In a recent Pop-up Poll conducted by Women In Optometry and Vision Monday, 86 percent of respondents said that staffing is more difficult now than it was prior to COVID-19. Just more than 11 percent said the challenge of finding great staff is about the same, and 2 percent said it has become easier.
The demand for staff is being felt by most respondents, with only 9 percent reporting that they currently have no job openings in their businesses. The plurality, 43 percent, said that they have two-to-three positions open for full-time employees right now. Another 34 percent said they have one full-time slot open, and 6 percent each said that they are currently looking to fill four-to-five full-time positions and more than six positions.
Positions are available across the board, with the largest demand for opticians, reception staff and ophthalmic techs, followed by ODs.
The majority of respondents, 63 percent, said they have one office location; 21 percent said they have two, and seven percent said that they have three.
By far, the top choice for recruiting by most people was a general job-posting site, like Indeed, Monster or Zip Recruiter, with 84 percent of respondents saying this was a top choice. Respondents could select more than one option. The next most popular choice for recruiting is asking current employees for recommendations (46 percent). Social media sites like Facebook (23 percent) and LinkedIn (18 percent) were also popular.
Hiring managers and business owners also noted that they have been successful by identifying candidates themselves, with 21 percent saying that they look for good customer service skills among employees in the community and encourage that these people apply. Sixteen percent said they’ll ask vendor representatives for recommendations.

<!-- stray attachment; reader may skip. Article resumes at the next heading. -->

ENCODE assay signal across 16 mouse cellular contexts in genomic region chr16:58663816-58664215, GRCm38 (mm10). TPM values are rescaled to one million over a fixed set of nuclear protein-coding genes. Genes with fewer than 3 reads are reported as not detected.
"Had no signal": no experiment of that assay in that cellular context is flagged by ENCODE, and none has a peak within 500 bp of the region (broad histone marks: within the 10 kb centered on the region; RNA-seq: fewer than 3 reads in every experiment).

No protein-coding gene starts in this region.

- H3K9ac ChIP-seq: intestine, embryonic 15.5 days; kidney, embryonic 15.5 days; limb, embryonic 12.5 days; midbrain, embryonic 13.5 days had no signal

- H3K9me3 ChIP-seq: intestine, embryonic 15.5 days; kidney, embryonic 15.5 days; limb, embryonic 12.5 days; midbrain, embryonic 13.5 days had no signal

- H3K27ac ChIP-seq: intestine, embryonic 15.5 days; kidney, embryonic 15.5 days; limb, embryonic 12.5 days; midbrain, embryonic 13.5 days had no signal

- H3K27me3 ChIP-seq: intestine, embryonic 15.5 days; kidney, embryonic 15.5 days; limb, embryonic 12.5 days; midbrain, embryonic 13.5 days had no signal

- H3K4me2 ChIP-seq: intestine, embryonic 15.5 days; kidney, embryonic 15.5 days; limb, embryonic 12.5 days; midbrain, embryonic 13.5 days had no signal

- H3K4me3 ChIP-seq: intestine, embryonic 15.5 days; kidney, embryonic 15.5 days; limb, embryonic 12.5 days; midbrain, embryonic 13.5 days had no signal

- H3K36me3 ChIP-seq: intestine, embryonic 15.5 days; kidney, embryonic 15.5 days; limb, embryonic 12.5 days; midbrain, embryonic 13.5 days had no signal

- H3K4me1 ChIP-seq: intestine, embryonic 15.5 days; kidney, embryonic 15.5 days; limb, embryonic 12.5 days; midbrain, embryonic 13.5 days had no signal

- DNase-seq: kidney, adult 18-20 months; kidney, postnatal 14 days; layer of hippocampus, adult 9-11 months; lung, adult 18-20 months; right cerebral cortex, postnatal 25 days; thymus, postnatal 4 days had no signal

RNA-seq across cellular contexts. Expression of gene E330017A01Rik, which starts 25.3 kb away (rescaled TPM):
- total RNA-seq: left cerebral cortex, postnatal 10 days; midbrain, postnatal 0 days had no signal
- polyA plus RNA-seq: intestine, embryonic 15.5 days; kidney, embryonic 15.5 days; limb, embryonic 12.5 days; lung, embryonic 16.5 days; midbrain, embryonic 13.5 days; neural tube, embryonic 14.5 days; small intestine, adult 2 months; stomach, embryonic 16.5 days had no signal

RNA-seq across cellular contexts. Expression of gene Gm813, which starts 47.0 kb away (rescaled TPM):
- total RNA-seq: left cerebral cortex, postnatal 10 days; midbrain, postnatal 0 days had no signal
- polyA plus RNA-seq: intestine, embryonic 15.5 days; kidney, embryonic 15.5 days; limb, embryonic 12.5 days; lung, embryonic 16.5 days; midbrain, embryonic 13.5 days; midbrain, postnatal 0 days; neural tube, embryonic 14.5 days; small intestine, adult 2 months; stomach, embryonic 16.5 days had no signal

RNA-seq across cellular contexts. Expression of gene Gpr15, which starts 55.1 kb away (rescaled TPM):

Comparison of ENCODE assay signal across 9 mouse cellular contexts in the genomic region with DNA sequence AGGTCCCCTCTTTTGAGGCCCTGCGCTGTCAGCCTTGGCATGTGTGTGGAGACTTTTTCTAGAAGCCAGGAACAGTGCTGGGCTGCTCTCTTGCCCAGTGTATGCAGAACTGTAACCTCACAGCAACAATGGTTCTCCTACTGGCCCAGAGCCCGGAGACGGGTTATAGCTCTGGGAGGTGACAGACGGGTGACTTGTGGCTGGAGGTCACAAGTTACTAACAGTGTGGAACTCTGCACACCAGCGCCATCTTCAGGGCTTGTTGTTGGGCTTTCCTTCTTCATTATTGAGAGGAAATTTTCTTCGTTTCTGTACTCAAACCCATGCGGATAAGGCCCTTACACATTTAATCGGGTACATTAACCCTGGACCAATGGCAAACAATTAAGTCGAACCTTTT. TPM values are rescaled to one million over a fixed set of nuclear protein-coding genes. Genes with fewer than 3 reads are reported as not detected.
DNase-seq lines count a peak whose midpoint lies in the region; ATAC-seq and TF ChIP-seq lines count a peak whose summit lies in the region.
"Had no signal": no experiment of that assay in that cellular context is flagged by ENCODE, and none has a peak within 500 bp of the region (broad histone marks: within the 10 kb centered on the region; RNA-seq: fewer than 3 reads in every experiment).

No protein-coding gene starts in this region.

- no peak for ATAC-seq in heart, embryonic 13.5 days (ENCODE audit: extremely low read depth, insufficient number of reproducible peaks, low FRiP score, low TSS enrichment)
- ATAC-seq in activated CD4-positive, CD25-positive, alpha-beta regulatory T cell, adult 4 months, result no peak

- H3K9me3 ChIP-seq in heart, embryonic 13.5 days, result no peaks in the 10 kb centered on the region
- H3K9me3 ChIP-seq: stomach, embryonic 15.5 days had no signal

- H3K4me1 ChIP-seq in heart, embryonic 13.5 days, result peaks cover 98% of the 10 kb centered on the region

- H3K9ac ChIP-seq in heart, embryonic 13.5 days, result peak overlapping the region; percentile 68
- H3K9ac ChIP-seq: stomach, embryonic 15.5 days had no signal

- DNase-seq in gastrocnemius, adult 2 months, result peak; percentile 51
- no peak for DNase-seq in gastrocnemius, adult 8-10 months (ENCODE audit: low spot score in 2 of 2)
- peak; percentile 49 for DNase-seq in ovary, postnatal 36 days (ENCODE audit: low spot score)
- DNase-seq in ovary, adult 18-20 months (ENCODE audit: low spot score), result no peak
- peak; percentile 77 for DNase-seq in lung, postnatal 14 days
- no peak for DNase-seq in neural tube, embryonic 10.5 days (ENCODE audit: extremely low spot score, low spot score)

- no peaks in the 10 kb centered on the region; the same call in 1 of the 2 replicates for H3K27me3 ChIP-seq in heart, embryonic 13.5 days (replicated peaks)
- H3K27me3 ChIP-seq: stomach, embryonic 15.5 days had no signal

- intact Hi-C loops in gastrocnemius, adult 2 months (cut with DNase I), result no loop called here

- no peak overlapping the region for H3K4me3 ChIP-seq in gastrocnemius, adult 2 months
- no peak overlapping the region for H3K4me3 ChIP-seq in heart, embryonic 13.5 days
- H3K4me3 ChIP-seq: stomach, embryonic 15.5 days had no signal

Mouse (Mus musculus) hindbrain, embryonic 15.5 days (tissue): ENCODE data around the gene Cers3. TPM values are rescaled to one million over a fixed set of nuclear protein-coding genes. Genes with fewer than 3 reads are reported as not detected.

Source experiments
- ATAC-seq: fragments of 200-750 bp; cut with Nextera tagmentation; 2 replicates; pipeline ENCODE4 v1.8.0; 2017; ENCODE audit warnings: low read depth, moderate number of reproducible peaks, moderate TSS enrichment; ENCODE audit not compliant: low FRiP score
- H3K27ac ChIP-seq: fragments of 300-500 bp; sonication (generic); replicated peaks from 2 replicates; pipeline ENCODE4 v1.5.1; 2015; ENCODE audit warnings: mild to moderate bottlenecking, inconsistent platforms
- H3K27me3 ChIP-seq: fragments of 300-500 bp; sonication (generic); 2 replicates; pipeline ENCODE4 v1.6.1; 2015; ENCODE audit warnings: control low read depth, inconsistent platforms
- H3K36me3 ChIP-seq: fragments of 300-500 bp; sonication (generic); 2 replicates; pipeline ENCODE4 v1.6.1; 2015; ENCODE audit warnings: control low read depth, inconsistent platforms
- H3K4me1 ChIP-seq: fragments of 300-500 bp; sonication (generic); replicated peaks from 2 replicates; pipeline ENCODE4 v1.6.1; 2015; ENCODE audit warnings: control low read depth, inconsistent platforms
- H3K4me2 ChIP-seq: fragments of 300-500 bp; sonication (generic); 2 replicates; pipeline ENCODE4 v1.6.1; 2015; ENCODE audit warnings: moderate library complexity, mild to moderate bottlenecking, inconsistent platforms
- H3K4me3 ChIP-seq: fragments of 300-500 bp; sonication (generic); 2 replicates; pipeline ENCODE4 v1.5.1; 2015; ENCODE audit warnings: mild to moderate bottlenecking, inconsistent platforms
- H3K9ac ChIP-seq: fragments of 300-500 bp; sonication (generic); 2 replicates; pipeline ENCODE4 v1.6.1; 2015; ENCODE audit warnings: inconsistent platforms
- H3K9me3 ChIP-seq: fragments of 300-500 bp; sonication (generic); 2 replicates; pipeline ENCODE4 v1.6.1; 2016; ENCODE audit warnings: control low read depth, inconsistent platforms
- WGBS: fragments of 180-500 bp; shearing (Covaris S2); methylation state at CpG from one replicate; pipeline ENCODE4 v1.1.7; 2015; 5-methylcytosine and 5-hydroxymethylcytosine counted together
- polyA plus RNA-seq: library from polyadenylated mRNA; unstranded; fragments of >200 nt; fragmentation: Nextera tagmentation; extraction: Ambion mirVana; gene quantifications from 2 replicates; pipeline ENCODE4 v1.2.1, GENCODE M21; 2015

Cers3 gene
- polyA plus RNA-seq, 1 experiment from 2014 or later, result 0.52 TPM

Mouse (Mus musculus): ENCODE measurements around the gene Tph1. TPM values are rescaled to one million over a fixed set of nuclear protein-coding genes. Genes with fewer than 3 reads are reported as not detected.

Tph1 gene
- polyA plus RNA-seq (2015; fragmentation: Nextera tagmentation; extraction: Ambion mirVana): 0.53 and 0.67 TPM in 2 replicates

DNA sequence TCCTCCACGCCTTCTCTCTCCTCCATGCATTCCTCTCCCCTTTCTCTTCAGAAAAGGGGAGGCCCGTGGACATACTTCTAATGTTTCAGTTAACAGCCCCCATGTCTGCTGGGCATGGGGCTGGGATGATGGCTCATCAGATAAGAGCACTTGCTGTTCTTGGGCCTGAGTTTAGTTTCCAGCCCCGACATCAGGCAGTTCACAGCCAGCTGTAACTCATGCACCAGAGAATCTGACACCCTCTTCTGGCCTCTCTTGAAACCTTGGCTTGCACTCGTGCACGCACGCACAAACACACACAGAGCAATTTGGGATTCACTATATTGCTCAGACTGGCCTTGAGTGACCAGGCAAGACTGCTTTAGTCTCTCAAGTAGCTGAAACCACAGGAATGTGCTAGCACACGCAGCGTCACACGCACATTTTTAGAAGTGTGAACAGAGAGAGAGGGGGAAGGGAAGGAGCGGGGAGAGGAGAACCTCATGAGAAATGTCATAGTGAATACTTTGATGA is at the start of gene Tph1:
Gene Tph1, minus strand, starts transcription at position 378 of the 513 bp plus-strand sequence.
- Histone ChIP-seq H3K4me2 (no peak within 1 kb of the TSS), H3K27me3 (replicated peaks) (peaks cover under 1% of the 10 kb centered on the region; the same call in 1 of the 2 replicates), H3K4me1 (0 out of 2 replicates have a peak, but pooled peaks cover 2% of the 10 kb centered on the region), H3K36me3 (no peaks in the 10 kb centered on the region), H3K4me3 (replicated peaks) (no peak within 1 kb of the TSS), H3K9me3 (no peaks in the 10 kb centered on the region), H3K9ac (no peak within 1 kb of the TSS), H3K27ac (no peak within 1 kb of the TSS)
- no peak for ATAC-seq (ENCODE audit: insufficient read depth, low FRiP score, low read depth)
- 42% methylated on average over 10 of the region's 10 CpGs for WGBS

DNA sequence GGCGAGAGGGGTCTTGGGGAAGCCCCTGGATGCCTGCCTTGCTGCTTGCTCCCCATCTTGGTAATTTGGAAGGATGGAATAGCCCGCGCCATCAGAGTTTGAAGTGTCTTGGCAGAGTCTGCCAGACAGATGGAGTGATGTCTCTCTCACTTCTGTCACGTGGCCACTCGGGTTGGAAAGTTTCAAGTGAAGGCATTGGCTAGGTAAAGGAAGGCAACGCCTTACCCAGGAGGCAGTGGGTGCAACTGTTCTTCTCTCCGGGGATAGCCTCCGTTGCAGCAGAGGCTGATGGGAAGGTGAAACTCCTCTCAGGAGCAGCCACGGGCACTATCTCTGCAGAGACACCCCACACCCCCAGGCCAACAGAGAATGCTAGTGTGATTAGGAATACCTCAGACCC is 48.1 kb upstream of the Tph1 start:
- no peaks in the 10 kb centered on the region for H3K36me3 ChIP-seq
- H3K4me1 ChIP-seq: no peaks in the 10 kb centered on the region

Only 11 percent of these respondents said they turn to eye care recruiting services or specific eye care job boards, and even fewer take out newspaper ads or ask patients for recommendations.
More respondents said that frequent expressions of praise and gratitude were highly effective in retaining staff. Those were followed by money and flexible scheduling. The largest percentage of respondents said that special events for staff were not effective as a retention strategy, with 14 percent saying that in-office events were not effective and 18 percent saying outside-of-the-office events were not effective.
Several respondents wrote in responses sharing their strategies and/or their frustrations.
“We try to make it a fun place to work. We laugh a lot and treat each other with respect. We try to accommodate requests and encourage vacations. We love what we do, but we don’t live to work.”
“It’s laborious searching for the right ODs but exhilarating when you find the right match.”
“The new generation of employees is very needy.”